The front page of yesterday’s New York Times highlighted the plight of Leonia, a New Jersey town that has been wrecked by algorithm-powered driving apps directing commuters through its ill-equipped streets. Beginning in late January, “the borough’s police force will close 60 streets to all drivers aside from residents and people employed in the borough during the morning and afternoon rush periods, effectively taking most of the town out of circulation for the popular traffic apps.”
Leonia is not an anomaly. Across the country, smaller neighborhoods adjacent to busy thoroughfares have had to deal with a heavy influx of traffic as apps direct commuters hoping to save a few minutes off the beaten path. The only problem is that those roads have now become the beaten path.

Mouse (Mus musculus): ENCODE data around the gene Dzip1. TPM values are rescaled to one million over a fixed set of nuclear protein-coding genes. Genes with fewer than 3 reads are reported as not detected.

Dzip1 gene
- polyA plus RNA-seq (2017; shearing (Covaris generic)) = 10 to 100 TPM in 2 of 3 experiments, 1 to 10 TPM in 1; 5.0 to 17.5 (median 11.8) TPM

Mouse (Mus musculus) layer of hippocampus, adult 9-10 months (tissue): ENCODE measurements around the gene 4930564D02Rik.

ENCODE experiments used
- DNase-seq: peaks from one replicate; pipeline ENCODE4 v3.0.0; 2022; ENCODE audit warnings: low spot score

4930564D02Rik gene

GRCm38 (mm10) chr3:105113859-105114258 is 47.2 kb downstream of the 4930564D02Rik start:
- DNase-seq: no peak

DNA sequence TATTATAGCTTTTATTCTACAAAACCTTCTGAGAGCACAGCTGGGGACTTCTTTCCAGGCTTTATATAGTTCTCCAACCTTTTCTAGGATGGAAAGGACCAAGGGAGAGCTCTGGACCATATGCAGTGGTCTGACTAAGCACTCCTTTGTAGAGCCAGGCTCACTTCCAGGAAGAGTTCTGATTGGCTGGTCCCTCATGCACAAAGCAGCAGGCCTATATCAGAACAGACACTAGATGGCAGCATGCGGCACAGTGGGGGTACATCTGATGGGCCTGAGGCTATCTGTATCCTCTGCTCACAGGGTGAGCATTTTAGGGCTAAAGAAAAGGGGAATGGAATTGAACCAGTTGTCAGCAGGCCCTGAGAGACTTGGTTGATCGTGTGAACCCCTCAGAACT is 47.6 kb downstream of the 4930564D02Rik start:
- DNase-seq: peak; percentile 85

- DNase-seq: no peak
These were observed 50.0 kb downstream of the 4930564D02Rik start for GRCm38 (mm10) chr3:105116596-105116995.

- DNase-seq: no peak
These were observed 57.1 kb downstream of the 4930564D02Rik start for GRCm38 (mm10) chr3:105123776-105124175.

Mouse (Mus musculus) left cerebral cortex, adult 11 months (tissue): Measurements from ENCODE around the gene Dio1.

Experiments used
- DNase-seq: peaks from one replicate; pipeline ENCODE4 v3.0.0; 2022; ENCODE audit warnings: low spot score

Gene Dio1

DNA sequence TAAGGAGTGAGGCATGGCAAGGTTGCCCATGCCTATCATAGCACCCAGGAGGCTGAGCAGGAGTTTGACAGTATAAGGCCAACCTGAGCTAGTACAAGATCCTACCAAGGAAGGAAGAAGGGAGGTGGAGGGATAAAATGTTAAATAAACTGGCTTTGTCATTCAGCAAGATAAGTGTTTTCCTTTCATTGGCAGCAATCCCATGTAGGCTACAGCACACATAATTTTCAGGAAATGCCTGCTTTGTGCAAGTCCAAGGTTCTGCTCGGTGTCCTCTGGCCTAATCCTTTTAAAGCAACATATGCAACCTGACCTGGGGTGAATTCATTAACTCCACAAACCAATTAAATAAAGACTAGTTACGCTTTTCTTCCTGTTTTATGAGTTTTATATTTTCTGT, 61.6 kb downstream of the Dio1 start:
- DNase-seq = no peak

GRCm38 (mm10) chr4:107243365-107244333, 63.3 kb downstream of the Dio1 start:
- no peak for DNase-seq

“When the primary roads become congested, it directs vehicles into Leonia and pushes them onto secondary and tertiary roads. We have had days when people can’t get out of their driveways,” Leonia police chief Tom Rowe told the Times.
Residents will receive yellow hang tags, and those who violate the restrictions face a $200 fine. The streets will be off-limits seven days a week from 6 to 10 in the morning, and from 4 to 9 in the afternoon.